Panorama of Nice by Rafael Puerto (CC-BY)

Computational principles to organize complexity:

Success stories in Quantitative Biology

Biological matter is a continuous source of conceptual and computational challenges. We often lack general principles that allow to organize biological complexity because a myriad of potentially crucial details hide the generic features. Success stories exist where general principles emerge, leading to tractable computational problems and predictive power. The school will take inspiration from these stories to foster discussion about the goal of computational efforts in biology. The lecturers will span different fields and will walk the students through a monographic topic to master both the complexity of the biological system, and the corresponding theoretical and computational tools.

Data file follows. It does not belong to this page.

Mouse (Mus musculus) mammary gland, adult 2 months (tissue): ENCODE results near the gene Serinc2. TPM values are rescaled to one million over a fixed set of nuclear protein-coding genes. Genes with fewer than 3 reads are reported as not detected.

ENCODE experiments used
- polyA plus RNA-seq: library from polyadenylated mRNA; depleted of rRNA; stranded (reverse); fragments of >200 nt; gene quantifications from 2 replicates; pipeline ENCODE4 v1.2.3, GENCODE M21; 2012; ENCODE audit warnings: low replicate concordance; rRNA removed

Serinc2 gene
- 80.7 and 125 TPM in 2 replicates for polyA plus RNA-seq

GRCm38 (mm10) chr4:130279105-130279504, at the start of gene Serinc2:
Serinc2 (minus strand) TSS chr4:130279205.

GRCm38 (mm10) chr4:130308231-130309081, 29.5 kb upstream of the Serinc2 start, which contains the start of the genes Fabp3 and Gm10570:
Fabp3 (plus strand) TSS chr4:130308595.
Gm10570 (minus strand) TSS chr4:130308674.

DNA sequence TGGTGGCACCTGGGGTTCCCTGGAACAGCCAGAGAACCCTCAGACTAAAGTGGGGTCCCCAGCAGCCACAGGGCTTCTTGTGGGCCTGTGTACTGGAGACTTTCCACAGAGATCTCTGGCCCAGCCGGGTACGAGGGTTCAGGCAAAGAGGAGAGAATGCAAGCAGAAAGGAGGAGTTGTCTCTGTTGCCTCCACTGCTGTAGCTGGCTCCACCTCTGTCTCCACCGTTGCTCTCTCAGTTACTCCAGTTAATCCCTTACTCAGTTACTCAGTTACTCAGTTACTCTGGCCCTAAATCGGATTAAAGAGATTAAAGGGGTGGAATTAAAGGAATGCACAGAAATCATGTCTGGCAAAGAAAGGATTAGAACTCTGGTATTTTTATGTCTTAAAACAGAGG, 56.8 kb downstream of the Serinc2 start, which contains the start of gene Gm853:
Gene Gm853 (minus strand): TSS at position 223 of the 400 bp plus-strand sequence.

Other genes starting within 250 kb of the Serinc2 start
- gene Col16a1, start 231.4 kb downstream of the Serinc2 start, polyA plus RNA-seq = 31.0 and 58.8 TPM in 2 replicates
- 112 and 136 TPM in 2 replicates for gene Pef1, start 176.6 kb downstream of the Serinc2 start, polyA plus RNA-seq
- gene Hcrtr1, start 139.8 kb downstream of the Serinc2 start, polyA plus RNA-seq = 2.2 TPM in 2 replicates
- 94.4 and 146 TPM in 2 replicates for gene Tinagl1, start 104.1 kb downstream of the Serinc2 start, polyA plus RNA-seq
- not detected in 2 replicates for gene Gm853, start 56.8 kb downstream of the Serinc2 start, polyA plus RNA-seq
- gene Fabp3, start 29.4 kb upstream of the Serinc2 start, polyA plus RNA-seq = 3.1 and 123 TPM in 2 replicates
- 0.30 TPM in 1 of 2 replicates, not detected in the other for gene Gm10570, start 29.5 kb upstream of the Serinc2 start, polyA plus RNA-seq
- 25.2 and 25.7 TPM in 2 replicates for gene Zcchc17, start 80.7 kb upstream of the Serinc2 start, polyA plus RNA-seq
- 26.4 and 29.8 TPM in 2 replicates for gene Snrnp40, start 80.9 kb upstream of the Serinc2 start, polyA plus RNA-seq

The main goal of this school is to engage the students in truly interdisciplinary science, and lead a cooperative reflection on the goal of quantitative efforts in biology. We welcome an interdisciplinary crowd of students and propose a variety of formats, including lectures, discussions, talks, flash presentations, poster sessions and group work. Twelve fellowships are available to support participation of students from developing countries.

Invited speakers:

  • Antonio Celani (ICTP, Trieste)
  • Aleksandra Walczak (ENS, Paris)
  • Gregory Jedd (National Univ. Singapore)
  • Lisa Fauci (Tulane University, USA)
  • M. Gregory Forest (UNC Chapel Hill, USA)
June 25–29, 2018
Le Saint Paul
29 bd. Pilatte, Nice, France
Agnese Seminara
Chris Rycroft
(Harvard University)
Thomas Fai
(Harvard University)
Madalena Neri
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Pre-registration deadline:
March 15, 2018